Joe Biden’s mindless remarks against Russian President Vladimir Putin have triggered an unprecedented diplomatic row between the United States and Russia. As President of the US, Joe Biden did not for once hesitate to refer to his Russian counterpart as ‘a killer’. Speculations are abounding, over the prospect of yet another Cold War being initiated between the two superpowers. However, in what comes as bad news for President Biden, countries like Turkey, Israel, Japan and India are beginning to increasingly side with Moscow. None of these countries is liking the high-handedness of the Biden administration and have hence decided to go along with Russia over a multiplicity of issues.
Russia, for Democrats, remains the eternal enemy, which must be tamed and sanctioned. In 2021, however, the democratic world has little tolerance for such Russia-fascination of the American deep state. It is, therefore, no coincidence that in recent days, the alienation of American allies has been exacerbated. In line with the same, Turkey – a NATO ally has pitched in with Recep Tayyip Erdogan giving his two bits on the entire ‘killer’ fiasco triggered by Biden. And what Erdogan has to say is no good news for the US President.
Lauding Putin for giving a “smart” and “classy response,” the Turkish President told reporters after Friday prayers in Istanbul, “Mr Biden’s comment about Putin does not suit a head of state.”
The relation between the Democrats and Turkey has never been good. Erdogan is still waiting for a phone call from President Biden, whose administration has highlighted Turkey’s deteriorating record on human rights. Turkey-US relations are also reeling under the stress of Ankara purchasing the advanced S-400 air defence systems from Moscow. What’s worse, Erdogan has not forgotten how Biden had called him an “autocrat” in an interview in late 2019. As such, despite being on the opposite sides not just in Syria, but also last year’s war between Armenia and Azerbaijan over Nagorno-Karabakh, Erdogan has called Putin a “friend and a strategic partner.”
Israel, as reported by TFI recently, is itself turning to Russia after being cold-shouldered by the Biden administration. Recently, the foreign ministers of Russia and Israel met, and heaped praises on each other and the bilateral ties between their nations. The Israeli side, particularly, made no secret of the fact that they were willing to give up on the United States in order to cosy up to Moscow. We had also explained how Israel might have subtly indicated to Russia that the Kremlin could avail high-level intel from it, in order to strengthen its position in the Middle East. Joe Biden is particularly interested to revive the dead cause of Palestine, and Netanyahu has made up his mind to abandon the United States for as long as it is ruled by Democrats like Biden.
Japan too is not liking the abject surrender by the Biden administration before China. Not only does it not auger well for the most powerful country in the world to prostrate before the paper dragon, but also poses a national security and geopolitical threat to Tokyo. For this very reason, despite having historical differences with Moscow, Japan is now looking to deepen cooperation with it.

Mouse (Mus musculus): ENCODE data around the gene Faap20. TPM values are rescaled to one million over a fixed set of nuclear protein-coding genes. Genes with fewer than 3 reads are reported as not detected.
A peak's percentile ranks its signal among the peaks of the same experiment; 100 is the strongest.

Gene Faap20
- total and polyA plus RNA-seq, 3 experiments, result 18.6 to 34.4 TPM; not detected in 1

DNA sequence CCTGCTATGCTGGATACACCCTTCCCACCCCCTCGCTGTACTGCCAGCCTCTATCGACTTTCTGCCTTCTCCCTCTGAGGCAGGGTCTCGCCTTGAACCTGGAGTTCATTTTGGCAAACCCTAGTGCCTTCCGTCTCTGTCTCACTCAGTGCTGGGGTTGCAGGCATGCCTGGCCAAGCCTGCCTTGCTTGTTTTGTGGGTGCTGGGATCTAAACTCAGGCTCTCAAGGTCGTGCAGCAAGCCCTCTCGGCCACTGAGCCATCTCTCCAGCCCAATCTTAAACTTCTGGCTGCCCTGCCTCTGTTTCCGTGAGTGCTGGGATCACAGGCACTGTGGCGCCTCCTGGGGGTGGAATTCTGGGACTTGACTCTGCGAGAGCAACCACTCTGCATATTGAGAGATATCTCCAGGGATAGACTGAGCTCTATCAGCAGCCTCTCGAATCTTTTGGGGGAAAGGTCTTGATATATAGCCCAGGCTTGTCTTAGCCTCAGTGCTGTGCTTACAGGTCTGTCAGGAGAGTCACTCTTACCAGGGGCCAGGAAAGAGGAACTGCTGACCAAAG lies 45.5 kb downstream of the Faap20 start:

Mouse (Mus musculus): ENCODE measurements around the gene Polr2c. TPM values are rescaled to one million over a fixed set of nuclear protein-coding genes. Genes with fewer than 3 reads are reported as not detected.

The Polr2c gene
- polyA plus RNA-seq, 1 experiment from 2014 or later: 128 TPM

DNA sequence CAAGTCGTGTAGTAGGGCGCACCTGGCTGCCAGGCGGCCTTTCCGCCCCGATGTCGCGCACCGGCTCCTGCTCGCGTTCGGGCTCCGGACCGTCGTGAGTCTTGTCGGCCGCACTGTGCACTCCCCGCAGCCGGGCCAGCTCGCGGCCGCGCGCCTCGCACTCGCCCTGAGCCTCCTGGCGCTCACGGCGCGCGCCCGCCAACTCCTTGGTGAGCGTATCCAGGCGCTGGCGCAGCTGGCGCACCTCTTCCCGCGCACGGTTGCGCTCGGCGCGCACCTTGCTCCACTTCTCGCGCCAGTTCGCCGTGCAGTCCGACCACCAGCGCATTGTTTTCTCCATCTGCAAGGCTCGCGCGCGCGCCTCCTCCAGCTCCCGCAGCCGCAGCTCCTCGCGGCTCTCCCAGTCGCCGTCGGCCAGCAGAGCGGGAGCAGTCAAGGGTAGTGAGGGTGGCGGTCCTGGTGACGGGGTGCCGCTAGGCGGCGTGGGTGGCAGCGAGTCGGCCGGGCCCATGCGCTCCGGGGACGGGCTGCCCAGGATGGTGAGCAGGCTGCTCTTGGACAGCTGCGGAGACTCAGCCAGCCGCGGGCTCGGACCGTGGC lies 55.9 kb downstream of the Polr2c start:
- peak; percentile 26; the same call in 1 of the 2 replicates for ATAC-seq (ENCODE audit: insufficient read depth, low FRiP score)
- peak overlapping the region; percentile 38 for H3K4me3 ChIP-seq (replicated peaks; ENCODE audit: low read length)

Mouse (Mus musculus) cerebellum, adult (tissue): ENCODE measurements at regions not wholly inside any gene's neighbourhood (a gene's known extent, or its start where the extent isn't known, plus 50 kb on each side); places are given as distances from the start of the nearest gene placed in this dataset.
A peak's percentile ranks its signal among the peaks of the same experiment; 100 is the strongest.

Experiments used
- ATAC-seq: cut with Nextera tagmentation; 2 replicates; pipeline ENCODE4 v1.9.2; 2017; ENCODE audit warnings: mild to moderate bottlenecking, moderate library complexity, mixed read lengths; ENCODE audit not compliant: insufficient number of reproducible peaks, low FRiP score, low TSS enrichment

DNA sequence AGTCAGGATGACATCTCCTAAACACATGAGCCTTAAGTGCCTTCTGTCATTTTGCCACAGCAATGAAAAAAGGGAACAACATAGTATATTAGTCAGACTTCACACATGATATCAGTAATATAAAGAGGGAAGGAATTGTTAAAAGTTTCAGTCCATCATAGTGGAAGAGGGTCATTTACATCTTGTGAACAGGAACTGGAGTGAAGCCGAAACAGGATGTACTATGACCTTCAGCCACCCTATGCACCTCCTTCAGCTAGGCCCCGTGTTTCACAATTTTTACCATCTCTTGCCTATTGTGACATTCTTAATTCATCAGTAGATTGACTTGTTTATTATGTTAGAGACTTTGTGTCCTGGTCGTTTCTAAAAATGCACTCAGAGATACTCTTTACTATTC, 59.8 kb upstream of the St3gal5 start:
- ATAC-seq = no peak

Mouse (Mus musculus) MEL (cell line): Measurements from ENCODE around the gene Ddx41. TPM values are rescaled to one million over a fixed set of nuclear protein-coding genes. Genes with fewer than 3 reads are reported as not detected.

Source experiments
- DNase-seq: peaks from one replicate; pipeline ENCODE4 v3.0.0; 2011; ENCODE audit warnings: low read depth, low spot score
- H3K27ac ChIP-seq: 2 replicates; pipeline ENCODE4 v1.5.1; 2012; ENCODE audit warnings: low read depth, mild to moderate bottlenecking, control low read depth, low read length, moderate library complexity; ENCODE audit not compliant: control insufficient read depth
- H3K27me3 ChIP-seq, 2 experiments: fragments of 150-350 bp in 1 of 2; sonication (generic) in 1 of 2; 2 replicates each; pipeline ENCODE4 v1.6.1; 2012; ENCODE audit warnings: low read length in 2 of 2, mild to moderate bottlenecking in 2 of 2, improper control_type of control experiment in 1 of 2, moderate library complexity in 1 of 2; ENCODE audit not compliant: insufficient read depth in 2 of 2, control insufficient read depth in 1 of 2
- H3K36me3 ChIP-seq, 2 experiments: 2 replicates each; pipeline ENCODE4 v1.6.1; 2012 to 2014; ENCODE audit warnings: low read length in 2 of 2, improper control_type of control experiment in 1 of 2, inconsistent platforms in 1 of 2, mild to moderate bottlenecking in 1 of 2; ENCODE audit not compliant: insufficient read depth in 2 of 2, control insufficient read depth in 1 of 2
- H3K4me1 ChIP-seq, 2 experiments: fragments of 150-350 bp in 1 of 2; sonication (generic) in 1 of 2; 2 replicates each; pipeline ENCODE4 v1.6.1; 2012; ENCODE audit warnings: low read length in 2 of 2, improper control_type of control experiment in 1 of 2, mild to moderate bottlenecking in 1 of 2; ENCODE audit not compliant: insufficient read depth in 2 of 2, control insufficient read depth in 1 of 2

In January, Japan’s Foreign Minister Toshimitsu Motegi disclosed plans to carry out a joint economic activity with Russia on the Southern Kuril Islands. The Kuril Islands dispute– a legacy of the Second World War, has been at the root of cold relations between Moscow and Tokyo. Now, the Suga administration in Japan is signalling that it is ready to bury the historical dispute. Russia and Japan shouldn’t be fighting against each other over a decades-old dispute, rather they should be fighting together against a common enemy- China.
But the Kuril Islands is not it all. As a matter of fact, India-Japan-Russia maiden trilateral is looking at energy, coal mining, transport and logistics, maritime connectivity, diamond processing, agro-industry, forestry, pharma, healthcare, high technology, scientific research, capacity building, tourism, and humanitarian fields as the areas in which cooperation is possible in the Russian Far East region. Thus, a new era of international cooperation with Russia is just on the cusp of opening.
We now come to India, which is increasingly being guilt-tripped by the Biden administration for its close ties to Russia. Moscow has been New Delhi’s friend since the years when the United States aimed at containing India. So, for Washington DC to think that India would abandon Russia now is a foolish proposition, to say the least. In its endeavour to force India’s hand to distance itself from Russia, the Biden administration, via Defence Secretary Lloyd Austin raised the issue of New Delhi purchasing the advanced S-400 Triumf air defence missile systems.
The Biden administration is now threatening India with CAATSA sanctions if it follows through with the procurement of the Russian air defence systems, which by the way, are the most advanced in the world. India, however, has reportedly told the United States firmly that its armed forces have a diversified portfolio and have been using Russian systems for years. According to ThePrint, it has also told Washington that the process to acquire the Russian system began much before the US introduced the Countering America’s Adversaries Through Sanctions Act (CAATSA), which attracts sanctions against countries involved in trade with Moscow.
Joe Biden is thus evidently losing Cold War 2.0 against Russia, as countries increasingly begin siding with Moscow. By the end of his term, President Biden would have achieved an unimaginable feat – the alienation of all American allies.